Today, people across the world are celebrating Human Rights Day to honor the United Nation’s founding of the Universal Declaration of Human Rights Universal Declaration of Human Rights on Dec. 10, 1948. The declaration established the basic rights that people across the world are entitled to.
For this year’s Human Rights Day, the United Nations chose the theme of ‘recovery’ and encouraged the world to focus on recovering from the disparities heightened by the global pandemic. COVID-19 revealed long-standing health and social inequities that severely impacted people of color, people with disabilities and other under-represented communities. Here are just a few examples of the impact the pandemic has had on vulnerable populations across the United States:
- Black people are dying from COVID-19 at 1.9 times the rate of white people
- Members of the Latino/Hispanic community are at higher risk of getting sick and dying from unhealthy imposed living conditions
- An increased 13.2 million people have gone hungry since the pandemic
- The poverty rate increased by nearly eight million people since May
- 53% of adults reported negative impacts on their mental health
While the pandemic exposed the life-threatening impacts of poverty, racism and discrimination, it also brought people and communities together to provide resources like food, medical care and supplies, educational tools and even transportation to testing sites for those in need.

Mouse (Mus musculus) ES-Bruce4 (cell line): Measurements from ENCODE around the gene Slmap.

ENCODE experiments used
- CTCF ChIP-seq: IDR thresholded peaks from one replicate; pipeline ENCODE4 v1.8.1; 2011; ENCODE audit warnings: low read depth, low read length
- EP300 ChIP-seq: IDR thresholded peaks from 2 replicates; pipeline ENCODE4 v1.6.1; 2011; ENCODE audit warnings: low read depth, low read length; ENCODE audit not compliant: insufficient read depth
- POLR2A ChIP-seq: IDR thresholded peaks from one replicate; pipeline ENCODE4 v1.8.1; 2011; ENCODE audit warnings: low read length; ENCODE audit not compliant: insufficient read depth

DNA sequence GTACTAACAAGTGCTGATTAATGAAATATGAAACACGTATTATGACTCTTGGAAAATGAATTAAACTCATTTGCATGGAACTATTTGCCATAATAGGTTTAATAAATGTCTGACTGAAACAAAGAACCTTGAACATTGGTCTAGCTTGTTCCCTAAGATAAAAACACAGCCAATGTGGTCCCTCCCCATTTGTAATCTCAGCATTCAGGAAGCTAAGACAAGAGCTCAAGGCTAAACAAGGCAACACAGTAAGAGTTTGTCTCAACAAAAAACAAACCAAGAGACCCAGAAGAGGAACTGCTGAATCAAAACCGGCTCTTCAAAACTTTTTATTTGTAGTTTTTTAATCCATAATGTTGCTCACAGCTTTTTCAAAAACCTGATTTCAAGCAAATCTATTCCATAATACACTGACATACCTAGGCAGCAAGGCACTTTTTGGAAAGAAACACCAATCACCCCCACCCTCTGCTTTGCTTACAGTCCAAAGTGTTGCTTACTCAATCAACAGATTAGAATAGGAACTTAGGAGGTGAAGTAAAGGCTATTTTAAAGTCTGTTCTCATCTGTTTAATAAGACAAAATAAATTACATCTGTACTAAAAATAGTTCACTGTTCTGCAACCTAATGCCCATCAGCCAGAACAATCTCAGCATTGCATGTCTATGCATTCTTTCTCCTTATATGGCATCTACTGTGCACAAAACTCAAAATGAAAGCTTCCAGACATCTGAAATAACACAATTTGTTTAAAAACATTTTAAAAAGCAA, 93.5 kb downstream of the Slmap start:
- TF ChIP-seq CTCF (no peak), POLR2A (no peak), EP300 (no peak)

At DTE, we’ve focused recovery efforts on closing the gaps of social and economic inequities through our volunteerism efforts and through critical grants provided by our Foundation. In April, we partnered with leading organizations in Metro Detroit to provide 51,000 computers and free high-speed internet access to Detroit students attending school remotely from home through the Connected Futures program.
“The more we work to build equity and stand up for human rights, the stronger we’ll become,” said Diane Antishin, vice president of Human Resources and chief diversity, equity and inclusion officer. “We’re hopeful that together, we can be a beacon of progress and build a more equitable future for all people.”
We asked members of our Employee Resource Groups what Human Rights Day means to them and why it’s important. Here’s what they said:
Rosana Laurain, SOMOS
“One of the top human rights issues for our Latinx/Hispanic community is immigration in the United States, specifically the impact of the family separation policy. We are deeply concerned about the inability to locate and facilitate reunification of about 545 children with their parents, and the devastating and long-term trauma and impact this separation will have on these families.”
Chelsea Szpond, Power of Pride (POP)
“Intersectionality is a topic we all need to be familiar with and keep in mind. Any one person can face discrimination on various grounds that are interconnected (intersectional) – like race, class, gender identity, ability, age, orientation. Trans women of color are disproportionately impacted by fatal violence, according to the HRC.”
Shannon Brodie, SURGE
“We don’t only want an equitable future for DTE young professionals; we want it for all generations, all genders, all ethnicities within DTE and beyond.”
Jason Kupser, FAMILY
“Human rights are more than basic needs like water, food, shelter and safety. it’s the opportunity to have a family, get an education and go to work. It is freedom of speech, intellectual thought, religion and sexual orientation. It is void of oppression and supportive of excellence.”